• The Civil War: A Narrative: Volume 2: Fredericksburg to Meridian

    The Civil War: A Narrative: Volume 2: Fredericksburg to Meridian
    Shelby Foote

    Focused on the pivotal year of 1863, the second volume of Shelby Foote’s masterful narrative history brings to life the Battle of Gettysburg and Grant’s Vicksburg campaign and covers some of the most dramatic and important moments in the Civil War. Includes maps throughout. "This, then, is narrative history—a kind of history that goes back to an older literary tradition…. The writing is superb…one of the historical and literary achievements of our time." —The Washington Post Book World " Mr. Foote has an acute sense of the relative importance of events and a novelist's skill in directing the reader's attention to the men and the episodes that will influence the course of the whole war, without omitting items which are of momentary interest. His organization of facts could hardly be better." —Atlantic "Though the events of this middle year of the Civil War have been recounted hundreds of times, they have rarely been re-created with such vigor and such picturesque detail." —The New York Times Book Review "The lucidity of the battle narratives, the vigor of the prose, the strong feeling for the men from generals to privates who did the fighting, are all controlled by constant sense of how it happened and what it was all about. Foote has the novelist's feeling for character and situation, without losing the historian's scrupulous regard for recorded fact. The Civil War is likely to stand unequaled." —Walter Mills

  • Sea Stories: My Life in Special Operations

    Sea Stories: My Life in Special Operations
    William H. McRaven

    In this instant New York Times bestseller, the celebrated author of Make Your Bed shares amazing adventure stories from his career as a Navy SEAL and commander of America's Special Operations Forces.Admiral William H. McRaven is a part of American military history, having been involved in some of the most famous missions in recent memory, including the capture of Saddam Hussein, the rescue of Captain Richard Phillips, and the raid to kill Osama bin Laden.Sea Stories begins in 1960 at the American Officers' Club in France, where Allied officers and their wives gathered to have drinks and tell stories about their adventures during World War II — the place where a young Bill McRaven learned the value of a good story. Sea Stories is an unforgettable look back on one man's incredible life, from childhood days sneaking into high-security military sites to a day job of hunting terrorists and rescuing hostages.Action-packed, inspiring, and full of thrilling stories from life in the special operations world, Sea Stories is a remarkable memoir from one of America's most accomplished leaders.

  • The Trident: The Forging and Reforging of a Navy SEAL Leader

    The Trident: The Forging and Reforging of a Navy SEAL Leader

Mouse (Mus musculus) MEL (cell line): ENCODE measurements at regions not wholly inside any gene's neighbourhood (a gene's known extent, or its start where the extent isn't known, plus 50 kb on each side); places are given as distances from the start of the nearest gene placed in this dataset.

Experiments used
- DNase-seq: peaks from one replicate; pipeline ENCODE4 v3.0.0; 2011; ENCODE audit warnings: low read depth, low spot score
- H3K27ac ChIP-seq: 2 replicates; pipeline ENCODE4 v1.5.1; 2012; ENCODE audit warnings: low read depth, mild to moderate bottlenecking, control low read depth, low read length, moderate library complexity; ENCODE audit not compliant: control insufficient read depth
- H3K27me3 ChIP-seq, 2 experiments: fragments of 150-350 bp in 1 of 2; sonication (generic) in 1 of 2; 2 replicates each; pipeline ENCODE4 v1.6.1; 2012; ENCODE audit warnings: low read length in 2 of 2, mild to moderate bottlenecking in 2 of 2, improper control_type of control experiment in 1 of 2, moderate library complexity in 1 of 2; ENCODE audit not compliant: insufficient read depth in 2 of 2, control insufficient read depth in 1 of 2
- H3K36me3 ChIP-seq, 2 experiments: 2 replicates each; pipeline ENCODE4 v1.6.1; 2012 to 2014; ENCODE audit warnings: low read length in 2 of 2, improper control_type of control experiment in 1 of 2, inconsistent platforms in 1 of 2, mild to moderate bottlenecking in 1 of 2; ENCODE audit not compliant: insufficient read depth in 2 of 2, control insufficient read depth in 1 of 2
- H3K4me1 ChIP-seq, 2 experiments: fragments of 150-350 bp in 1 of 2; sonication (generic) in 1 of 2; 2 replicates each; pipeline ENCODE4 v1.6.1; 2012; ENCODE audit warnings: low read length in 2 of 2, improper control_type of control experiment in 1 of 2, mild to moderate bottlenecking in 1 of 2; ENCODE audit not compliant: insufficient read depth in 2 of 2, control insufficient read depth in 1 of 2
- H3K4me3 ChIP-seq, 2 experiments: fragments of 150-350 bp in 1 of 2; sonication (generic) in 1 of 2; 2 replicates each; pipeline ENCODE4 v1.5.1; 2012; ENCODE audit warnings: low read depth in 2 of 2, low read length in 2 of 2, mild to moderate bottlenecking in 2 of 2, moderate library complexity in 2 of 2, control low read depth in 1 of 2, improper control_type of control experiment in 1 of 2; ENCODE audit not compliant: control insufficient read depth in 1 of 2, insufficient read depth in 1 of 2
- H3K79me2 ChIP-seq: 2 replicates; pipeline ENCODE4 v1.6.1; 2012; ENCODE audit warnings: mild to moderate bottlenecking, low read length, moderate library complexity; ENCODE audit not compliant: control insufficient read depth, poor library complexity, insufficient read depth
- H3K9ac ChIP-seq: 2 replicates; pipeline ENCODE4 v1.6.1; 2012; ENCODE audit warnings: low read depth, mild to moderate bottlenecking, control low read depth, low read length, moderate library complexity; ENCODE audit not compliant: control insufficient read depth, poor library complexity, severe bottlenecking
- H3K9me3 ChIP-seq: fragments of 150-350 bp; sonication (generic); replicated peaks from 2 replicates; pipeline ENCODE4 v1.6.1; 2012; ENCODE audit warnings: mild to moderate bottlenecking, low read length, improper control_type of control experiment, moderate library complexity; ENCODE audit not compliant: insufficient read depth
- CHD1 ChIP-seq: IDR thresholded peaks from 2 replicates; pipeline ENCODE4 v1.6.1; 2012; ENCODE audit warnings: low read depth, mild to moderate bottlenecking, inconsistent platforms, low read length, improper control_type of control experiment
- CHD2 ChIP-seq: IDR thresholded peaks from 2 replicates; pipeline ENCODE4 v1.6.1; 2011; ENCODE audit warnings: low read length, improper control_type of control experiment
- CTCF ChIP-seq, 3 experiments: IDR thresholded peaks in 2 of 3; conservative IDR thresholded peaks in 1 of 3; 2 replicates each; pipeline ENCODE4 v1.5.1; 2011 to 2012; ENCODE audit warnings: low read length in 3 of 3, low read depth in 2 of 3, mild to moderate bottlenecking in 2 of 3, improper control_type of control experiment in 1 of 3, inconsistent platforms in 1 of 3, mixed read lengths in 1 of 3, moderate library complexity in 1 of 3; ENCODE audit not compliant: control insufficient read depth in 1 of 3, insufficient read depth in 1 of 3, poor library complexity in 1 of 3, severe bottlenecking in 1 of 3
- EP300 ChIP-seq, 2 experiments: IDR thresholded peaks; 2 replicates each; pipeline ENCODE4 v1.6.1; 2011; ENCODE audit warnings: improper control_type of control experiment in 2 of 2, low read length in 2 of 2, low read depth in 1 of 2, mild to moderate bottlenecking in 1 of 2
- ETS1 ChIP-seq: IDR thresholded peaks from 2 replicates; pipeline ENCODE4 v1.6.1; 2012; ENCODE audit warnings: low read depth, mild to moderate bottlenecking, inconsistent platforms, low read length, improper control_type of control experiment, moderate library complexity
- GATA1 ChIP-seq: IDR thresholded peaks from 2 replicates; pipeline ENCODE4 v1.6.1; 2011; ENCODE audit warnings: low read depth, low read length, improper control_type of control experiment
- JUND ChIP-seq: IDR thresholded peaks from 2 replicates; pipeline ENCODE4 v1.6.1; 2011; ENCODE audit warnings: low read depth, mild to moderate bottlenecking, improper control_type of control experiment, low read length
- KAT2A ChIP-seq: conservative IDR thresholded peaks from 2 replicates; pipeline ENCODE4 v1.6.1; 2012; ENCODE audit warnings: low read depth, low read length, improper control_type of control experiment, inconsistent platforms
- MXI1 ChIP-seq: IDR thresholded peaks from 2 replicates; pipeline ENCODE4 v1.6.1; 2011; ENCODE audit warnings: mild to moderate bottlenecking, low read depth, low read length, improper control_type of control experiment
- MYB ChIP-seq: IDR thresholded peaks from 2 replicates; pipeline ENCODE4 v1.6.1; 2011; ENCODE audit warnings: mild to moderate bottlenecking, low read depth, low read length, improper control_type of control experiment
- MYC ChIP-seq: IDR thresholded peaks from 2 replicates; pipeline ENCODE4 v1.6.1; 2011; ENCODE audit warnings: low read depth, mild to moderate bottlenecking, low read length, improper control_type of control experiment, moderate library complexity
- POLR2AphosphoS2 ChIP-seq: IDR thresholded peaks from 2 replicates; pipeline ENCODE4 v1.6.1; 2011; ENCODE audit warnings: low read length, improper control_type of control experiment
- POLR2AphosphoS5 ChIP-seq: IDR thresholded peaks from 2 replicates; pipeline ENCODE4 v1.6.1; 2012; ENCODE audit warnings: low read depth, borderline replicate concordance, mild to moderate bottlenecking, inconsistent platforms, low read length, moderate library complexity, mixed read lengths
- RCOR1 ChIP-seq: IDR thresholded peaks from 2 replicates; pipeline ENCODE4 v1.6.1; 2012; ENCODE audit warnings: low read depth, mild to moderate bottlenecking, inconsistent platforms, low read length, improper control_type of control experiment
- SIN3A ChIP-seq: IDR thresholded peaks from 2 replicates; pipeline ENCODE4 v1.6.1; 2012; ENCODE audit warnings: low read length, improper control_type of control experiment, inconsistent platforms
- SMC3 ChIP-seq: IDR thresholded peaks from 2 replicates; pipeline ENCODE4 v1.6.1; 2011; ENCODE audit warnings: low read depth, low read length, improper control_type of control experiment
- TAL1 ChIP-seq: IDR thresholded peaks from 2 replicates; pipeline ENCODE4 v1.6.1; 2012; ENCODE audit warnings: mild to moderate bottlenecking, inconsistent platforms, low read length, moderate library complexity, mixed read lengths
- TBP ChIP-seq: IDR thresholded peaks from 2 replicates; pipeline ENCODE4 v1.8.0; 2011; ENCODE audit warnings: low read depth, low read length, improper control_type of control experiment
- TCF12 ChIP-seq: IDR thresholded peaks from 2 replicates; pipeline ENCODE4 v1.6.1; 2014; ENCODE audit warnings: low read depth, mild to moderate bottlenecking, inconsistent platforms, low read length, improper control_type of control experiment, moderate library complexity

Jason Redman

    Decorated US Navy SEAL lieutenant Jason Redman served his country courageously and with distinction in Colombia, Peru, Afghanistan, and Iraq, where he commanded mobility and assault forces. He conducted over forty capture/kill missions with his men in Iraq, locating more than 120 al-Qaida insurgents. But his journey was not without supreme challenges—both emotional and physical. Redman is brutally honest about his struggles to learn how to be an effective leader, yet that effort pales beside the story of his critical wounding in 2007 while leading a mission against a key al-Qaida commander. On that mission his team was ambushed and he was struck by machine-gun fire at point-blank range.During the intense recovery period that followed, Redman gained national attention when he posted a sign on his door at the National Naval Medical Center in Bethesda, warning all who entered not to "feel sorry for [his] wounds." His sign became both a statement and a symbol for wounded warriors everywhere.From his grueling SEAL training to his search for a balance between arrogance and humility, Redman shares it all in this inspiring and unforgettable account. He speaks candidly of the grit that sustained him despite grievous wounds, and of the extraordinary love and devotion of his wife, Erica, and his family, without whom he would not have survived.Vivid and powerful, emotionally resonant and illuminating, The Trident traces the evolution of a modern warrior, husband, and father, a man who has come to embody the never-say-die spirit that defines the SEALs, one of America's elite fighting forces.

  • The Reaper: Autobiography of One of the Deadliest Special Ops Snipers

    The Reaper: Autobiography of One of the Deadliest Special Ops Snipers
    Nicholas Irving

    Preorder REAPER: GHOST TARGET now, Nick Irving's debut thriller that Brad Thor calls "one hell of a read"!The Instant New York Times Bestseller by Co-Star of Fox's American Grit and Legendary Ranger Nick IrvingGroundbreaking, thrilling and revealing, The Reaper is the astonishing memoir of Special Operations Direct Action Sniper Nicholas Irving, the 3rd Ranger Battalion's deadliest sniper with 33 confirmed kills, though his remarkable career total, including probables, is unknown.Irving shares the true story of his extraordinary military career, including his deployment to Afghanistan in the summer of 2009, when he set another record, this time for enemy kills on a single deployment. His teammates and chain of command labeled him "The Reaper," and his actions on the battlefield became the stuff of legend, culminating in an extraordinary face-off against an enemy sniper known simply as The Chechnian.Irving's astonishing first-person account of his development into an expert assassin offers a fascinating and extremely rare view of special operations combat missions through the eyes of a Ranger sniper during the Global War on Terrorism. From the brotherhood and sacrifice of teammates in battle to the cold reality of taking a life to protect another, no other book dives so deep inside the life of an Army sniper on point.